Alexander Pushkin ( 1799-1837 )


Alexander Sergeyevich Pushkin was a prominent Russian poet; he is regarded as one of the founders of Russian literature.

He was born in Moscow on June 6, 1799, to a noble family. As a boy he was entrusted to French tutors and therefore had limited contact with the Russian language. In 1811 he left Moscow for Saint Petersburg to study at the Imperial Lyceum of Tsarskoye Selo, recently founded by Tsar Alexander I. In 1814, aged just 15, Pushkin published his first verses. After his graduation from the Imperial Lyceum, in 1817 Pushkin was appointed to the Russian Ministry of Foreign Affairs under Ioannis Kapodistrias. Nevertheless, poetry continued to be his main pursuit. At that time, Pushkin also wrote satirical verses about the Russian society and the authoritarianism of the tsarist regime, as a result of which he was considered anti-monarchist and fell into disfavour with Alexander I. Thanks to the intervention of leading Russian literary figures and Kapodistrias, Pushkin avoided exile to Siberia, but not displacement to southern Russia, where he remained for about six years in Yekaterinoslav (today Dnipro, Ukraine), Chișinău (today the capital of Moldova), and Odessa, Crimea.

During his sojourn in southern Russia, Pushkin became associated with prominent figures of the Greek community and was initiated into the secret Filiki Etaireia. When he was informed of the outbreak of the Greek Revolution in the Danube Hegemony, he readily supported Alexandros Ypsilantis’s actions despite the lack of encouragement by the Russian government. It was then that, inspired by the idea of engaging in the struggle of the Greeks, Pushkin wrote the poem “War”:

To war! Lifted at last, the banners of martial honour swish!

I will see blood, I will see the celebration of revenge;

the deadly lead will come whining around me.

Although the Russian poet was disillusioned by the outcome of the Battle of Dragatsani and Ypsilantis’s fleeing to Austro-Hungary, he never ceased to write in support of the Greek cause, leaving behind a rich legacy of philhellenic sentiment in a series of letters, diary notes, and poems dedicated to or inspired by the War of 1821. Certainly, the civil strife and disputes that arose in revolutionary Greece, later on, provoked the scepticism of the Russian intellectual (as, after all, of many other Philhellenes) about the evolution of the struggle for national independence. Nevertheless, his concern for the Greek cause remained constant and selfless until the auspicious outcome of the uprising. Arise, o Greece, Arise! wrote Pushkin in 1829, recalling to his memory the unprecedented feelings he had felt a few years before upon hearing the news of the Greek Revolution. This was the great poet’s last ode to the Greek cause. Pushkin’s life was now taking a strange direction. Having returned to Saint Petersburg by 1826, he witnessed the censorship of his works – by the new Tsar Nicholas I personally – and his companions’ being accused of apostasy.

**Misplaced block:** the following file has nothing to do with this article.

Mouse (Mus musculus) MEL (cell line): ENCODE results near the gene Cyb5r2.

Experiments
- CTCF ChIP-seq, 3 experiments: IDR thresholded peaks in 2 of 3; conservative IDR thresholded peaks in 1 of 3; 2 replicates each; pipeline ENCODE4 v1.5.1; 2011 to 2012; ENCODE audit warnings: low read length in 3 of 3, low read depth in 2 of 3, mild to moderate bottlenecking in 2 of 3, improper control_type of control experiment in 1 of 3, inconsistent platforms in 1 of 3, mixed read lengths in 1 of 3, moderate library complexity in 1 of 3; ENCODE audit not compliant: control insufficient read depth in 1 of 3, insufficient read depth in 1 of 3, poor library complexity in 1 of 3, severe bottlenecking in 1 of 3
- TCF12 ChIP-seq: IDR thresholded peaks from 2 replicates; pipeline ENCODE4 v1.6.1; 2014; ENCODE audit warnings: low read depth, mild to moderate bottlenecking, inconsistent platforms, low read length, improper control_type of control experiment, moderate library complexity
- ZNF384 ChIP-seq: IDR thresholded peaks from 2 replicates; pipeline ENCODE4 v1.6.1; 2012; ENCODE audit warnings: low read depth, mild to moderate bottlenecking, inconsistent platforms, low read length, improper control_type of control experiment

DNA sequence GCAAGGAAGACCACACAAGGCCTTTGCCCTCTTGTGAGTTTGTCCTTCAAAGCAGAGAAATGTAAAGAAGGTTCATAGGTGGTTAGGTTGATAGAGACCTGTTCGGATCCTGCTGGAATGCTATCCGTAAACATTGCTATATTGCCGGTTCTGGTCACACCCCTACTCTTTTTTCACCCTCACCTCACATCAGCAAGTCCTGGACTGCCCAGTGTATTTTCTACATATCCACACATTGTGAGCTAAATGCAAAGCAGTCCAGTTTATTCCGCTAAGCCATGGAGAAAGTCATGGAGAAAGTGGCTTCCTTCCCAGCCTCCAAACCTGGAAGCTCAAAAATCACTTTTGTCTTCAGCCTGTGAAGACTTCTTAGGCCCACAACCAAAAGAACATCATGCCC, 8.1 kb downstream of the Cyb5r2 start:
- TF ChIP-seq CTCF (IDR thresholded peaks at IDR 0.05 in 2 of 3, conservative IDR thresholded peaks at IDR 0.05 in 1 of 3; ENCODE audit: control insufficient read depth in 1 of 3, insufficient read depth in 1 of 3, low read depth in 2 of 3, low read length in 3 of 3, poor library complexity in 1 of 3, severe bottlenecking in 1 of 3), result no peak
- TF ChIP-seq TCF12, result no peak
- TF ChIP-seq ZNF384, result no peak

In 1831 in Moscow Pushkin got married to Natalia Nikolayevna and three years later was appointed at court to the rank of Kammerjunker, or gentleman of the bedchamber. He died in Saint Petersburg on February 10, 1837, after a duel with his wife’s alleged lover, Georges d’Anthès, the adopted son of the Dutch ambassador to the Russian capital. Pushkin was only 38 years old.